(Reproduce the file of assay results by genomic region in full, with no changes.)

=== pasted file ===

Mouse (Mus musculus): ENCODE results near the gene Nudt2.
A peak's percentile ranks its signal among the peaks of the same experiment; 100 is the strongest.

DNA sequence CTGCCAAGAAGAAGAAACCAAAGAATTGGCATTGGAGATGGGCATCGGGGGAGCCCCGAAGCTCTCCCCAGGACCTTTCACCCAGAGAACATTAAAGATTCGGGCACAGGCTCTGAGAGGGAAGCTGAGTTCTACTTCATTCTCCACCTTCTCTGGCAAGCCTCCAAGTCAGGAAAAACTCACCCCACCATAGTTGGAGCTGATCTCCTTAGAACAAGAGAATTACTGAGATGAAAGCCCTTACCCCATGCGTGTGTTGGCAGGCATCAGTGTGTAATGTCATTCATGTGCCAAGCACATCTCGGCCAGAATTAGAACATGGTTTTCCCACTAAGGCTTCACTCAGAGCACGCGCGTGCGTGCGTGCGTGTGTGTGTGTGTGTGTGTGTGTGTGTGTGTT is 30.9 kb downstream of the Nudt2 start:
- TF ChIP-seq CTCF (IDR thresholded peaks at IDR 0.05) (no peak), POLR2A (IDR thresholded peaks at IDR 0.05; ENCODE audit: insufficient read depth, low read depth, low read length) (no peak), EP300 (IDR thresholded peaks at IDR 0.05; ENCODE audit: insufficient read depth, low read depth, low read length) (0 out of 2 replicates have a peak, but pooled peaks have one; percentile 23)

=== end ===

Mouse (Mus musculus): ENCODE results near the gene Nudt2.
A peak's percentile ranks its signal among the peaks of the same experiment; 100 is the strongest.

DNA sequence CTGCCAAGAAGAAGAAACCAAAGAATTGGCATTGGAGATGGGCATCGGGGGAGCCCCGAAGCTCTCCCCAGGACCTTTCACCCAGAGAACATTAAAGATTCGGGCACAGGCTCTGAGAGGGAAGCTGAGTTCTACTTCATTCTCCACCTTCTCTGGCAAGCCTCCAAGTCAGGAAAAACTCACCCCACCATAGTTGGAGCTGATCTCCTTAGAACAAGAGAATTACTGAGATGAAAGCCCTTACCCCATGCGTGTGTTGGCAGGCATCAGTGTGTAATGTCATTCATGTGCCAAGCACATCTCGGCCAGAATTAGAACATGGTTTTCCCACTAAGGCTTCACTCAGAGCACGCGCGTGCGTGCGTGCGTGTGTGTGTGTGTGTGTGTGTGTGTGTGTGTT is 30.9 kb downstream of the Nudt2 start:
- TF ChIP-seq CTCF (IDR thresholded peaks at IDR 0.05) (no peak), POLR2A (IDR thresholded peaks at IDR 0.05; ENCODE audit: insufficient read depth, low read depth, low read length) (no peak), EP300 (IDR thresholded peaks at IDR 0.05; ENCODE audit: insufficient read depth, low read depth, low read length) (0 out of 2 replicates have a peak, but pooled peaks have one; percentile 23)